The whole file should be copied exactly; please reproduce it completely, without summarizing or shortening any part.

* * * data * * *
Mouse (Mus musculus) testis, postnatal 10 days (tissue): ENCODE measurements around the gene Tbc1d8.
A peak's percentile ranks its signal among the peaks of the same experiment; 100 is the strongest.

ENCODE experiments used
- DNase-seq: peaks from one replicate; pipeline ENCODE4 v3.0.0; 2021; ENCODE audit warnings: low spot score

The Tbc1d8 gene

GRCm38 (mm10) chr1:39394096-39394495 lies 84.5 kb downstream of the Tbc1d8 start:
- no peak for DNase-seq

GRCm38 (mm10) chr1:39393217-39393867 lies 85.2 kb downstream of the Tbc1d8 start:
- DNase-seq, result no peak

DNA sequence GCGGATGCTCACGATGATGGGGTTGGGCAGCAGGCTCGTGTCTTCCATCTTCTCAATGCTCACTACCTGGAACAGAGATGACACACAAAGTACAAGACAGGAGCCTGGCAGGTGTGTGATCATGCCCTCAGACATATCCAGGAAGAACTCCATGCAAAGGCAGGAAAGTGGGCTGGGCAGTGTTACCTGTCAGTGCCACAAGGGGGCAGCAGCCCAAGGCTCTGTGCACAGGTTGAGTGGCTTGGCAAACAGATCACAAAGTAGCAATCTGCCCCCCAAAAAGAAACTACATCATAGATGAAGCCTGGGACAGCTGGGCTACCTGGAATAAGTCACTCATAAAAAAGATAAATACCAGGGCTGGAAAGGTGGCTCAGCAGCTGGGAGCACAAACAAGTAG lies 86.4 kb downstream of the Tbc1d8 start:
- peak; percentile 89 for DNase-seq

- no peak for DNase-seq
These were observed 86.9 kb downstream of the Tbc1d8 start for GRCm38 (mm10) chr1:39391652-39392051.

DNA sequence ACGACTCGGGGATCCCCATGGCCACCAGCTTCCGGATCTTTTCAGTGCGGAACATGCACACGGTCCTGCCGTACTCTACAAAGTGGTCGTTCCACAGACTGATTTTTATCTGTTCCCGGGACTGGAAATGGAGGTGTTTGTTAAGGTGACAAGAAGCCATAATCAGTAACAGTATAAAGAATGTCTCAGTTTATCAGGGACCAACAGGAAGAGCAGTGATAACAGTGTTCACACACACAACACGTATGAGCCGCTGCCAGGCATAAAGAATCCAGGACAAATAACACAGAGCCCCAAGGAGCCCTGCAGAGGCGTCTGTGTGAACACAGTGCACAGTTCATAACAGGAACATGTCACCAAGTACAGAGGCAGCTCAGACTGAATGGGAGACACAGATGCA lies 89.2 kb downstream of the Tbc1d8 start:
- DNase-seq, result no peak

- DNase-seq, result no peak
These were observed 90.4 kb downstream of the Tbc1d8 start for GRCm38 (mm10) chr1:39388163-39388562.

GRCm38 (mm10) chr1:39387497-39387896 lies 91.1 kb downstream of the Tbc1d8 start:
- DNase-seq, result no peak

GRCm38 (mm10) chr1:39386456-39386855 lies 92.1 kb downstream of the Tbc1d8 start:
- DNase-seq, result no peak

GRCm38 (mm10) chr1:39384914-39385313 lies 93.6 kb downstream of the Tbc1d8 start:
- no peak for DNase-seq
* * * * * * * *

Mouse (Mus musculus) testis, postnatal 10 days (tissue): ENCODE measurements around the gene Tbc1d8.
A peak's percentile ranks its signal among the peaks of the same experiment; 100 is the strongest.

ENCODE experiments used
- DNase-seq: peaks from one replicate; pipeline ENCODE4 v3.0.0; 2021; ENCODE audit warnings: low spot score

The Tbc1d8 gene

GRCm38 (mm10) chr1:39394096-39394495 lies 84.5 kb downstream of the Tbc1d8 start:
- no peak for DNase-seq

GRCm38 (mm10) chr1:39393217-39393867 lies 85.2 kb downstream of the Tbc1d8 start:
- DNase-seq, result no peak

DNA sequence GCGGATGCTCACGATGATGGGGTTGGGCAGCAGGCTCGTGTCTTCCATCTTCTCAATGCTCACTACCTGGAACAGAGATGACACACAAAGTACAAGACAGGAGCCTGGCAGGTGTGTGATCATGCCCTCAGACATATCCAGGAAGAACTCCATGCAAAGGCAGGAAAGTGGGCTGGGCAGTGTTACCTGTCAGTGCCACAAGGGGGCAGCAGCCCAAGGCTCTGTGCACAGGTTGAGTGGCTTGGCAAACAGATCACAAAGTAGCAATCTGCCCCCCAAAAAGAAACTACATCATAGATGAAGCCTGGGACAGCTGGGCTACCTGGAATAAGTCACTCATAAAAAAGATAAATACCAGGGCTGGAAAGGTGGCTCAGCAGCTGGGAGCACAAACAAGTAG lies 86.4 kb downstream of the Tbc1d8 start:
- peak; percentile 89 for DNase-seq

- no peak for DNase-seq
These were observed 86.9 kb downstream of the Tbc1d8 start for GRCm38 (mm10) chr1:39391652-39392051.

DNA sequence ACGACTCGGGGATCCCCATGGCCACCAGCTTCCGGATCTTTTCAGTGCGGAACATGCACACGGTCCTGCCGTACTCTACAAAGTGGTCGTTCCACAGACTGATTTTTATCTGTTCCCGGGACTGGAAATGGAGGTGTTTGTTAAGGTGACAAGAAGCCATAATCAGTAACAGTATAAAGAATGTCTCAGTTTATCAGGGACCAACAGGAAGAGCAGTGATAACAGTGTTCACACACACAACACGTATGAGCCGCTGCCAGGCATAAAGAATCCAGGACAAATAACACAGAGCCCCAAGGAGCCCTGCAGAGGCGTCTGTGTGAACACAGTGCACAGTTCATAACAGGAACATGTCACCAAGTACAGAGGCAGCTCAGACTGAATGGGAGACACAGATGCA lies 89.2 kb downstream of the Tbc1d8 start:
- DNase-seq, result no peak

- DNase-seq, result no peak
These were observed 90.4 kb downstream of the Tbc1d8 start for GRCm38 (mm10) chr1:39388163-39388562.

GRCm38 (mm10) chr1:39387497-39387896 lies 91.1 kb downstream of the Tbc1d8 start:
- DNase-seq, result no peak

GRCm38 (mm10) chr1:39386456-39386855 lies 92.1 kb downstream of the Tbc1d8 start:
- DNase-seq, result no peak

GRCm38 (mm10) chr1:39384914-39385313 lies 93.6 kb downstream of the Tbc1d8 start:
- no peak for DNase-seq